This post is part of the series of articles about 10 things to know when creating a PTO policy.
Ahhhh, T.G.I.F. Anyway, on to business…
Another thing to consider when drafting your PTO policy is when to start each PTO year.
The two main options are to start the PTO year at the start of the calendar year, or to start each year on the anniversary of each employee’s start date.
Each option has their own implications depending on the other policy clauses you have in place.
If you use the start of the calendar year as the start of the PTO year, it makes it easy to determine everyone’s schedule and might make calculating balances easier especially if you grant employees their PTO in a single lump sum each year.
It does make it more difficult to calculate the pro-rata balance for newer employees that start part way through the year, and if you have a policy of “use it or lose it” you’re potentially going to end up with people scrambling to use their PTO before year end all at once which is a busy time for some businesses.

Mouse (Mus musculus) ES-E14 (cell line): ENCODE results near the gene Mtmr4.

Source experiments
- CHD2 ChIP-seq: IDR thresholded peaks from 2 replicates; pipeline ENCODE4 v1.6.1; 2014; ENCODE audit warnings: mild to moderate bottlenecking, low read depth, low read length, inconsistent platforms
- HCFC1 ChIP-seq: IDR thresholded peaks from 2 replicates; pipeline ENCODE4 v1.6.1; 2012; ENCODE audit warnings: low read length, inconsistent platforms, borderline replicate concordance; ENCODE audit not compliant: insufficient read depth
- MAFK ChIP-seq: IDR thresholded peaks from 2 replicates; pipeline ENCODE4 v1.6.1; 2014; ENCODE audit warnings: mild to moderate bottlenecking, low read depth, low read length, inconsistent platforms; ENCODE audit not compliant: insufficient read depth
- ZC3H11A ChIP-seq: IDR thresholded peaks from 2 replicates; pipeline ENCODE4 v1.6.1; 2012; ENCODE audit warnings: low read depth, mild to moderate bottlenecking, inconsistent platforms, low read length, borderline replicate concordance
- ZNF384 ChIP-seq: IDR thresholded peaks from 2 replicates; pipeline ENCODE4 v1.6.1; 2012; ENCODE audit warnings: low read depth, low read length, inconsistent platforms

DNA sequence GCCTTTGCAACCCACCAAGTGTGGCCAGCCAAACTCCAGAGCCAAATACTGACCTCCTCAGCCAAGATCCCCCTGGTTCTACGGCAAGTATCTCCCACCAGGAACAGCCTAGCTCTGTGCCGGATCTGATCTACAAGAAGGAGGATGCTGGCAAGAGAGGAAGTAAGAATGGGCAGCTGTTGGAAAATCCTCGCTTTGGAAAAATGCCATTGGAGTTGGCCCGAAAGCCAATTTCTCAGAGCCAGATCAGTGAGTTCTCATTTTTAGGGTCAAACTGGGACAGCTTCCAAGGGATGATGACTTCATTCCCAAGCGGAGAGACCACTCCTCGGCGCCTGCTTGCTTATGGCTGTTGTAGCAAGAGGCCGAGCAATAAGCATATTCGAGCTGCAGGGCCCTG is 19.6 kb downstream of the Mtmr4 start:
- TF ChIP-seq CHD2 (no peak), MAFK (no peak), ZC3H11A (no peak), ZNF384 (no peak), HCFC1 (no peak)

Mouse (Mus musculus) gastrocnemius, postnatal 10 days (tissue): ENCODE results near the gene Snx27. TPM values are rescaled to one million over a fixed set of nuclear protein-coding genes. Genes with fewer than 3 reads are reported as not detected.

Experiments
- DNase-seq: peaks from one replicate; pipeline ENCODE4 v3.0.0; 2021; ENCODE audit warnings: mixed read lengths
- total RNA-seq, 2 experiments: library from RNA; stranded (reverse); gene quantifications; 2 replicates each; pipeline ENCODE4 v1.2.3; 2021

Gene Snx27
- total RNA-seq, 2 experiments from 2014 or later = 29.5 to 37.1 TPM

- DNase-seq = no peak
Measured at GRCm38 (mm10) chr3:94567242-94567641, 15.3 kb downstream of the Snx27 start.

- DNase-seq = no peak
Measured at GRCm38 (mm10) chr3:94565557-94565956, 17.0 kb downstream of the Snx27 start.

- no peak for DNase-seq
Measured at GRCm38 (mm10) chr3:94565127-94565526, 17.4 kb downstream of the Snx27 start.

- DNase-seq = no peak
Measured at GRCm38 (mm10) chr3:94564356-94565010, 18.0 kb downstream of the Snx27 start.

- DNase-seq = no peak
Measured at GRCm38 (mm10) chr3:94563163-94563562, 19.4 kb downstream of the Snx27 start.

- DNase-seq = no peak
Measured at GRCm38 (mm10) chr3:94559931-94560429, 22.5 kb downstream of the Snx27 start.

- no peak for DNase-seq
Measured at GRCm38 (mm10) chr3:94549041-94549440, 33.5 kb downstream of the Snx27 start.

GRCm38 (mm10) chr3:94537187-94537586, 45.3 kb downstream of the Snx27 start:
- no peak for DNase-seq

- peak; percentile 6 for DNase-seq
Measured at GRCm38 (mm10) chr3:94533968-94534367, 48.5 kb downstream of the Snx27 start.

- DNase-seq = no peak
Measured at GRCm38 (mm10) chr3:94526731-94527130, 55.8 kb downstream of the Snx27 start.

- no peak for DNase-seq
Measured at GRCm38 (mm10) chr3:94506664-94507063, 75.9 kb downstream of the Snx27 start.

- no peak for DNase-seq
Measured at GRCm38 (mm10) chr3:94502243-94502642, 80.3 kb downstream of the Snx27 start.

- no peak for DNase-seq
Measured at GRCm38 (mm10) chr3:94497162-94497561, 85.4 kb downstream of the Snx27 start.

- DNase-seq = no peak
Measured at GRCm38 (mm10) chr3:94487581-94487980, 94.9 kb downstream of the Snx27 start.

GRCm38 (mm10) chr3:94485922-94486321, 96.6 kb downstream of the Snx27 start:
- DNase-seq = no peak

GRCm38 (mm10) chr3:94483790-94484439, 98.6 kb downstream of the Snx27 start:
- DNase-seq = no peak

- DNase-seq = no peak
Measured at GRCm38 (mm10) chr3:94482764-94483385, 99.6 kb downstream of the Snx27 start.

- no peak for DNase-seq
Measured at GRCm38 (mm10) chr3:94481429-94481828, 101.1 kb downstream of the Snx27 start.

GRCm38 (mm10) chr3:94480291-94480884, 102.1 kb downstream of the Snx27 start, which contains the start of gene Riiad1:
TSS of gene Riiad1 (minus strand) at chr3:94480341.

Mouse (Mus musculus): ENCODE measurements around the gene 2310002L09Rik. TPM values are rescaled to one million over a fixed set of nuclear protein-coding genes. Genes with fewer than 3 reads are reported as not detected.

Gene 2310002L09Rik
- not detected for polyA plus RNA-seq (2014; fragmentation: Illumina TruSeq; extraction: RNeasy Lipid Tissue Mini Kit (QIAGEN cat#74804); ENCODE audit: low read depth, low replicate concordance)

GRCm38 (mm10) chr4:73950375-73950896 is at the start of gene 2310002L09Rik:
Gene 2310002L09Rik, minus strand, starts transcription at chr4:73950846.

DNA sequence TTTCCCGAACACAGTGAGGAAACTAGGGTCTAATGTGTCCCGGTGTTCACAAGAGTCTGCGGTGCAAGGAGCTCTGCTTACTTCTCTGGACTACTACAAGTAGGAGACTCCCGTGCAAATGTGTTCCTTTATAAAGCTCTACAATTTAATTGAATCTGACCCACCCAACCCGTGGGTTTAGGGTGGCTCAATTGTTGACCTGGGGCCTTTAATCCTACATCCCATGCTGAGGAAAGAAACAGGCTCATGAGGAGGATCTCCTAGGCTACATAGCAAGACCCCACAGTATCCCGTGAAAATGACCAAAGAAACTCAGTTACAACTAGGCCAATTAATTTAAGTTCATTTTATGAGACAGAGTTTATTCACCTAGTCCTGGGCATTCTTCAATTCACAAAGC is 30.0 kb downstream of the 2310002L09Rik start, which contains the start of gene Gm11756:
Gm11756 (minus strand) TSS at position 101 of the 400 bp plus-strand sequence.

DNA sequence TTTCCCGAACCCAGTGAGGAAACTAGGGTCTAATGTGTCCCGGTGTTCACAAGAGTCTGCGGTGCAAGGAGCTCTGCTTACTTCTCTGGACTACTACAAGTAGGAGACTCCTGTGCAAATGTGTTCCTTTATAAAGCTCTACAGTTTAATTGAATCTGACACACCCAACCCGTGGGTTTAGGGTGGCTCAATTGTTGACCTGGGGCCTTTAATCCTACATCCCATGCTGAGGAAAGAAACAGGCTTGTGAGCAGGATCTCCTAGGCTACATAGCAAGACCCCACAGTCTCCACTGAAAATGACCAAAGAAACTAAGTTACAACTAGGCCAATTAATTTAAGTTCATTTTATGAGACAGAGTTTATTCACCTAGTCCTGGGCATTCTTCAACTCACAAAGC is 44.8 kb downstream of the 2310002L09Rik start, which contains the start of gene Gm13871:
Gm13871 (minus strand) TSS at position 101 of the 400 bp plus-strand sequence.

If you use the anniversary date of the employee as the start of the PTO year, you might find it is more difficult to manage balances as everyone will be on a different schedule, but you don’t have to worry about pro-rata balances for new employees in their first year, plus if you have a tiered policy of allocating more time off for longer serving staff, the years of service tier they fall into correlates exactly to the accrual period, making it much easier to calculate their PTO allowance.
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